PHNOM PENH —
Cambodia’s political deadlock has ended.
For nearly a year, the opposition Cambodia National Rescue Party has refused to join the government, calling for electoral reforms in a system it says was deeply flawed.
Following nearly five hours of meetings between top opposition officials and Prime Minister Hun Sen, that deadlock has ended.
The two sides finally reached agreement on a formula for selecting the National Election Committee, which the Rescue Party said was biased toward the ruling Cambodian People’s Party.
Hun Sen and Rescue Party President Sam Rainsy emerged from talks Tuesday smiling and shaking hands.
“Victory,” Hun Sen told reporters after the meeting. “You can all applaud.”
The two sides agreed on a formula for selecting the National Assembly: four members selected by the ruling party, four selected by the opposition, and one member agreed upon by both. Officials called the formula the 4-4-1.
Both sides also agreed to revamp voter registration lists, which have been criticized for leaving out many opposition supporters at the grassroots.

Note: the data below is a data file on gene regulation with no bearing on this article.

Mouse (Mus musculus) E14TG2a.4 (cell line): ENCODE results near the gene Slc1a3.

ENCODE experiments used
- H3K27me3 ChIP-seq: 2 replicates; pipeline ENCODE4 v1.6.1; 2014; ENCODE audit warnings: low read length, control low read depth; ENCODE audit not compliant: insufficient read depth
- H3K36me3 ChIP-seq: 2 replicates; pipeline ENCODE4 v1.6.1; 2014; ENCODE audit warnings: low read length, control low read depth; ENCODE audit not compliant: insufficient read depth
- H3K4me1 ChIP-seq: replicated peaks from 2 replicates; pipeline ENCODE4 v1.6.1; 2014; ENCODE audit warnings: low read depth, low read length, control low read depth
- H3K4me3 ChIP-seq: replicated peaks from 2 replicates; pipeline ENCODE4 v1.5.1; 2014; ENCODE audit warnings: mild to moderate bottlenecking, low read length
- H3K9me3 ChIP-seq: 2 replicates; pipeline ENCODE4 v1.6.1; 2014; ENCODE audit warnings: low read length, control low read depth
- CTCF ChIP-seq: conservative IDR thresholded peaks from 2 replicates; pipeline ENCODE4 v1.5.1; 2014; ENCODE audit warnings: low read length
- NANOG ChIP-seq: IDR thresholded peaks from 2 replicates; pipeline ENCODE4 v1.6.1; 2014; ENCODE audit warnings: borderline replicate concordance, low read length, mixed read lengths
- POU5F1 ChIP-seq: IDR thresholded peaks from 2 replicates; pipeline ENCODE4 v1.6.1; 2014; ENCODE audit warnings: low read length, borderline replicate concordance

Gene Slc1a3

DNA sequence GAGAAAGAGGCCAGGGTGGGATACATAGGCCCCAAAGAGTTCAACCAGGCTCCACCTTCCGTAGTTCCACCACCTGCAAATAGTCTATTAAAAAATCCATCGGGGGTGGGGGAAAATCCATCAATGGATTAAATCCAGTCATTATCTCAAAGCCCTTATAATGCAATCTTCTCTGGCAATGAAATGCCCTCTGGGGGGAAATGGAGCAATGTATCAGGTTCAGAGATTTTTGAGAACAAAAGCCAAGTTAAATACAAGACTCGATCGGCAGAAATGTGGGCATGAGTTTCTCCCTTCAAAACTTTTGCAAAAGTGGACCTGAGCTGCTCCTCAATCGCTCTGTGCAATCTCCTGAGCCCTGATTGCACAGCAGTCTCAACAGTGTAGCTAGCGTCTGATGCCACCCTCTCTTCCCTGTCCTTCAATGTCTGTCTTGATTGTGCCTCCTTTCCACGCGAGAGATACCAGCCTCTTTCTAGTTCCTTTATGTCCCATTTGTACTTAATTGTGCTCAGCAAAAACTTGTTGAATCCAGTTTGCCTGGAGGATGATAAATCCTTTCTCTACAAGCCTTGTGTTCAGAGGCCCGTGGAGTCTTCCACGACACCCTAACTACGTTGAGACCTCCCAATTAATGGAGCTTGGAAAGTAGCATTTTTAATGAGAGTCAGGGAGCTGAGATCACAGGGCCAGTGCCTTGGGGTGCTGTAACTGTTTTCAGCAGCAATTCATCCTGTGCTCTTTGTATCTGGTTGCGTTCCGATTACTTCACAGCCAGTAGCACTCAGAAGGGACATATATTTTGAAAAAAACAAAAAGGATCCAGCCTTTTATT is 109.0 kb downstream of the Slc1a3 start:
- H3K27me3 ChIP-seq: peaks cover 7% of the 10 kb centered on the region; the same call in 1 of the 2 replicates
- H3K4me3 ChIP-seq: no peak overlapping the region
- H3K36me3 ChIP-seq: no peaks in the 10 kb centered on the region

They also agreed that the CPP will chair the National Assembly, with a vice chairman seat to go to the Rescue Party.
Sam Rainsy told reporters Tuesday the compromise was the right way to end the impasse.
“We had only one proper choice, to end the political deadlock and end tension in the country,” he said.
Seven Rescue Party lawmakers and one assistant were released from jail and all charges dropped, as a part of the deal on Tuesday.
The lawmakers, including outspoken leader Mu Sochua, had been in jail for nearly one week, following violent clashes between supporters and city security personnel.
They are facing criminal charges of insurrection and incitement of violence that carry penalties of up to 30 years in prison.
Some 300 supporters waited to greet them, despite pouring rain Tuesday evening.
“I want to thank all nationalist citizens, that we have united our forces to push forward our nation for peace,” Mu Sochua said after her release. “I encourage all citizens to join us to build up democracy.”
Ny Chakrya, lead investigator for the rights group Adhoc, lamented the leveraging of prisoners in what he called a “political game.”
“It was part of a negotiation,” he said. “But I regret that they arrested people to make conditions for politics.”
Last week’s clashes were over a monthslong ban on public assembly and the closure of Freedom Park, a sanctioned gathering place for demonstrations, which remains closed.
Prum Sokha, a senior CPP lawmaker, said Freedom Park would be reopened after Rescue Party members swear in at the National Assembly—officially ending the deadlock.